Objectives: Aimed to investigate the association between the resurgence of scarlet fever and long-term exposure to air pollutants and weather conditions in China. Methods: Data on scarlet fever were from the National Notifiable Disease Reporting System. Air pollutants were from the National Environmental Protection Department, and weather conditions were from the National Meteorological Information Center. A lag non-linear model (DLNM) was used to estimate the excess risk of scarlet fever associated with air pollutants and weather conditions.
Results: 655,039 scarlet fever cases were reported during 2004-2018. It started to surge in 2011 (4.7638 per 100 000), and peaked in 2018 (5.6736 per 100 000). The average incidence in 2011-18 was twice that in 2004-10 (rate ratio=2.302; 95% CI: 2.289-2.314; p<0.001]. There was a low-moderate correlation between scarlet fever and monthly NO2 concentration (r=0.21), sunlight (r=0.28), and wind speed (r=0.24), but the others were weak [PM10 (r=0.13), ozone (r=0.11), and PM2.5 (r=0.05)]. By contrast, it was inversely correlated with monthly relative humidity (RH, r=-0.37), precipitation (r=-0.24) and mean temperature (r=-0.2). A one-unit increment of NO₂ concentration was associated with scarlet fever increased (RR=1.5, 95% CI: 1.35-1.66). The RR was recorded at lag 0 at 42 μg/m3 NO2 concentration (RR=1.15). NO2 pooled estimates varied substantially across China (RR=1.02~4.16), but were higher in northern parts.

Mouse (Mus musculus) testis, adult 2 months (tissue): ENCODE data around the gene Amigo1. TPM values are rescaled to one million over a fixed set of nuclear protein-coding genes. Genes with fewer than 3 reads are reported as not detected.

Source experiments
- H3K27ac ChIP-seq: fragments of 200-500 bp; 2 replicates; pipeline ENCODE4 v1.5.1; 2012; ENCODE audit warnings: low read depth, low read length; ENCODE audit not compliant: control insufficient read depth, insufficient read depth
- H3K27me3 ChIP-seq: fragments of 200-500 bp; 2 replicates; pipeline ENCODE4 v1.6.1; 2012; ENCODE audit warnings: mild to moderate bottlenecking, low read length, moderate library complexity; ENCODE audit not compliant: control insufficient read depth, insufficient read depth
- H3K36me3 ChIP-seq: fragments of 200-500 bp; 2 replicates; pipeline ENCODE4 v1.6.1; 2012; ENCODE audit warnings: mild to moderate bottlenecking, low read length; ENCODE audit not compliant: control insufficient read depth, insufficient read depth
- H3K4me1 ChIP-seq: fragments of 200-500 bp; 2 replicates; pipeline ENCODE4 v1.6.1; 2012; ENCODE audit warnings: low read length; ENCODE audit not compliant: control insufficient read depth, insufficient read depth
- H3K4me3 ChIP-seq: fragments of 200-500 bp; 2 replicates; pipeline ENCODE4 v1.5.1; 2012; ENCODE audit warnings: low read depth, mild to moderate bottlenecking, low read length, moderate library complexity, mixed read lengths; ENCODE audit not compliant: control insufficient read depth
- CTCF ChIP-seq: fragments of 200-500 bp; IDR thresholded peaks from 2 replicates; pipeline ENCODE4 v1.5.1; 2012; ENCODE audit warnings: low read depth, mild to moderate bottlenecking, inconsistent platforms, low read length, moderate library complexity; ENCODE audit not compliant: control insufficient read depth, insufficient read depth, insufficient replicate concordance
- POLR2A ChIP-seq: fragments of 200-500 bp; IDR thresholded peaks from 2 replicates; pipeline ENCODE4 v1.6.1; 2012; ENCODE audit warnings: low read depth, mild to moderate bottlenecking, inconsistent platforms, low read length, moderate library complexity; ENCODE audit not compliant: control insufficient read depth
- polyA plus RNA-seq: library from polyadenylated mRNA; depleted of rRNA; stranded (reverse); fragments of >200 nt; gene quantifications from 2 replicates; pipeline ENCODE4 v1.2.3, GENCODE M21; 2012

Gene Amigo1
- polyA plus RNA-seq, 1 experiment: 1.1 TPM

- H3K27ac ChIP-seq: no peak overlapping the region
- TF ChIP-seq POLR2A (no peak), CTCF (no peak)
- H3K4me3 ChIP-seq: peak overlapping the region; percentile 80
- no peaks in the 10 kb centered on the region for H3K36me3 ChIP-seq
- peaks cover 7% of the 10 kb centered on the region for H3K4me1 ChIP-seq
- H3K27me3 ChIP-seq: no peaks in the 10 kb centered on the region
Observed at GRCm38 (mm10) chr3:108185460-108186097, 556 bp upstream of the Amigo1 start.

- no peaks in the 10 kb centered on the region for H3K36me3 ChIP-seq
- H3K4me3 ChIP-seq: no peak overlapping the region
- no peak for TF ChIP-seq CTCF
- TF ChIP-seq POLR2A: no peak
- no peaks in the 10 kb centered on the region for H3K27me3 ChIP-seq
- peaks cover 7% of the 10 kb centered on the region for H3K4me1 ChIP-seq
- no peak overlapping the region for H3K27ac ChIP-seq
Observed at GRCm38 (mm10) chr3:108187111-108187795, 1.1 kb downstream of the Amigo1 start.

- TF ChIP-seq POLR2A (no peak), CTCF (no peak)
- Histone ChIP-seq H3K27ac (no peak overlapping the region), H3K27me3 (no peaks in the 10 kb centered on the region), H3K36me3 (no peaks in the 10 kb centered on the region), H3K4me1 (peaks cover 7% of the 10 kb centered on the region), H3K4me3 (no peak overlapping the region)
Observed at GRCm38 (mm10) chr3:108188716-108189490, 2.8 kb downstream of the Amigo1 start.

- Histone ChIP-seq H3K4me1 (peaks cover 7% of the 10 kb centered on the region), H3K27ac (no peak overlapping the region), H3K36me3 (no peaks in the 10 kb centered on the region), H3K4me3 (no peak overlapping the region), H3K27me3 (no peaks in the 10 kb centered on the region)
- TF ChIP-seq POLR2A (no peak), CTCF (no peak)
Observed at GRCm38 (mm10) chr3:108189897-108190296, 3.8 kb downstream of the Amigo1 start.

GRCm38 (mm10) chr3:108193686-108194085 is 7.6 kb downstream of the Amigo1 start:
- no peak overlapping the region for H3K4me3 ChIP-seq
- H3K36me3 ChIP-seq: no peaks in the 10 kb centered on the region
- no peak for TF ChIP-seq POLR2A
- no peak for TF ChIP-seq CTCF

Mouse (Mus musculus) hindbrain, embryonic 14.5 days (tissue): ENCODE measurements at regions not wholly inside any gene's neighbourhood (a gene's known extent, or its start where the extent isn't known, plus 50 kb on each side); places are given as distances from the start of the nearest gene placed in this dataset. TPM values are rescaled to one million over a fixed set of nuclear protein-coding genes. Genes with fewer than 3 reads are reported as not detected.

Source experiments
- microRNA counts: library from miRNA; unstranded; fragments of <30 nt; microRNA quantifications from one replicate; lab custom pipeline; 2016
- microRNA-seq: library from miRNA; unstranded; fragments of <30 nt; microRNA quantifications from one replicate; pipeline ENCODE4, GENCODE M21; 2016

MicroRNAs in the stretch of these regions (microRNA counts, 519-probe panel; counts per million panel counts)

Conclusions: Long-term exposure to ambient NO₂ was associated with scarlet fever resurgence, triggered by low RH, temperature, precipitation, and high wind speed and sunshine. Further interventions to reduce NO2 emissions might suppress the resurgence of scarlet fever.

11:50 - 12:20 The tea tree genome provides insights into tea-processing suitability, tea flavor and independent evolution of caffeine biosynthesis.
Lizhi Gao, Kunming Institute of Botany, Chinese Academy of Sciences
12:20 - 13:30 Lunch
13:30 - 15:15 Special Session: The CAS Youth Innovation Promotion Association
chaired by Shuhui Song and Lili Hao, BIG, CAS
13:30 - 14:15 3 Selected talks, 15min/talk:
  • Transcriptional Heterogeneity of Mouse Megakaryocytes at Single-Cell Resolution